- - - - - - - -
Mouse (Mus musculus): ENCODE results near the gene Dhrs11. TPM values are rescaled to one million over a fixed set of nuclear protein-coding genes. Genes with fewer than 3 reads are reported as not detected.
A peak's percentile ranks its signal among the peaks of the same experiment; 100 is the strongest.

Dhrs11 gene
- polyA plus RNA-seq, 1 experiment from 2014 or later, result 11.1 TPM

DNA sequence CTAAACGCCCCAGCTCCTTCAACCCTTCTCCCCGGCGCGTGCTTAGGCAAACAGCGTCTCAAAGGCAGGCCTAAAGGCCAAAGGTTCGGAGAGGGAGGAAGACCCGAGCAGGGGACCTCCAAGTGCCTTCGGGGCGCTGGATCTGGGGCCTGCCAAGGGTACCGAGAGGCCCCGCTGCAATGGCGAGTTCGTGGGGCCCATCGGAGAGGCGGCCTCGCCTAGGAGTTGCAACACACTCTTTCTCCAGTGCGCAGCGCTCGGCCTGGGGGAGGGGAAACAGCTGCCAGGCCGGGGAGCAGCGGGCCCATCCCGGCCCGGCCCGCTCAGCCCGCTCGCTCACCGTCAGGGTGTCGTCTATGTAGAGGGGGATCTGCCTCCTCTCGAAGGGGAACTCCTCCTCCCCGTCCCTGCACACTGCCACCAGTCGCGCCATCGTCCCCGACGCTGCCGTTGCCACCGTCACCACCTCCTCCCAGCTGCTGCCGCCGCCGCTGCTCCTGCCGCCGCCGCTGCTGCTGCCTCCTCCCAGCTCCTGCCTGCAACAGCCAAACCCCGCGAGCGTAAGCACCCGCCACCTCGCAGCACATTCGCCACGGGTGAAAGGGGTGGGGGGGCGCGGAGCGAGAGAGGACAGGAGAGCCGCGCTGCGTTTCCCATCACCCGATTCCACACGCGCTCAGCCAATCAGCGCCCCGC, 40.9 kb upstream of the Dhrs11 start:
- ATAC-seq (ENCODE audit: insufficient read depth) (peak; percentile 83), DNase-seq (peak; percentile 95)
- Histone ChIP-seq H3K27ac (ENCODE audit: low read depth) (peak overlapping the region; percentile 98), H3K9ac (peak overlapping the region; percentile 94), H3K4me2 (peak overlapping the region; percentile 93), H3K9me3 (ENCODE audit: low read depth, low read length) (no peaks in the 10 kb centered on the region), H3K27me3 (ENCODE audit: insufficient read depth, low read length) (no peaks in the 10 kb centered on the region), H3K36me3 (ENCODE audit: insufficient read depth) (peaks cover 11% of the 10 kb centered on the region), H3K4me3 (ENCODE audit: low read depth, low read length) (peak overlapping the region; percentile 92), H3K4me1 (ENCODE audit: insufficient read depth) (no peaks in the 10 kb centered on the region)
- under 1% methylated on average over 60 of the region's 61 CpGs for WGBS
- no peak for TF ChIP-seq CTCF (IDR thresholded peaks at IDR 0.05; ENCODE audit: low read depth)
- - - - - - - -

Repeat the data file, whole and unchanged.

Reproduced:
Mouse (Mus musculus): ENCODE results near the gene Dhrs11. TPM values are rescaled to one million over a fixed set of nuclear protein-coding genes. Genes with fewer than 3 reads are reported as not detected.
A peak's percentile ranks its signal among the peaks of the same experiment; 100 is the strongest.

Dhrs11 gene
- polyA plus RNA-seq, 1 experiment from 2014 or later, result 11.1 TPM

DNA sequence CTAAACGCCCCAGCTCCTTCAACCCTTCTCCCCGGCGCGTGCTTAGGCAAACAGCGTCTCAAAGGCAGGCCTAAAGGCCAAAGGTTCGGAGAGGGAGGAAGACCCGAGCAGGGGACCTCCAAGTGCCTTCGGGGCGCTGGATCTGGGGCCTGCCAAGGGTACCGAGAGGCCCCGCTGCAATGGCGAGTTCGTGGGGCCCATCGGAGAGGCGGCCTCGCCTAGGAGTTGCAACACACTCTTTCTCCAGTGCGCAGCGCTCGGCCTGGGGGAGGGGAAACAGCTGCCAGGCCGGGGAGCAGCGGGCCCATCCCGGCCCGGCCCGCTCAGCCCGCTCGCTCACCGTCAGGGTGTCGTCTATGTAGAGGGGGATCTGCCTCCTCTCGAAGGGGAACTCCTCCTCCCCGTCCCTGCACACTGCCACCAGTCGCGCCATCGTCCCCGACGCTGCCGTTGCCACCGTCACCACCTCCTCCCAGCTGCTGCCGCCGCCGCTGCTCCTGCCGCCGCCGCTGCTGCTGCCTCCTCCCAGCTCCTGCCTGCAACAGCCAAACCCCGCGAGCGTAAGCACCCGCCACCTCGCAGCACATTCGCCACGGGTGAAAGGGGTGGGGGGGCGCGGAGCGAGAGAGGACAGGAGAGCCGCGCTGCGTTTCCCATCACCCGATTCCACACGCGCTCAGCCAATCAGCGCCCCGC, 40.9 kb upstream of the Dhrs11 start:
- ATAC-seq (ENCODE audit: insufficient read depth) (peak; percentile 83), DNase-seq (peak; percentile 95)
- Histone ChIP-seq H3K27ac (ENCODE audit: low read depth) (peak overlapping the region; percentile 98), H3K9ac (peak overlapping the region; percentile 94), H3K4me2 (peak overlapping the region; percentile 93), H3K9me3 (ENCODE audit: low read depth, low read length) (no peaks in the 10 kb centered on the region), H3K27me3 (ENCODE audit: insufficient read depth, low read length) (no peaks in the 10 kb centered on the region), H3K36me3 (ENCODE audit: insufficient read depth) (peaks cover 11% of the 10 kb centered on the region), H3K4me3 (ENCODE audit: low read depth, low read length) (peak overlapping the region; percentile 92), H3K4me1 (ENCODE audit: insufficient read depth) (no peaks in the 10 kb centered on the region)
- under 1% methylated on average over 60 of the region's 61 CpGs for WGBS
- no peak for TF ChIP-seq CTCF (IDR thresholded peaks at IDR 0.05; ENCODE audit: low read depth)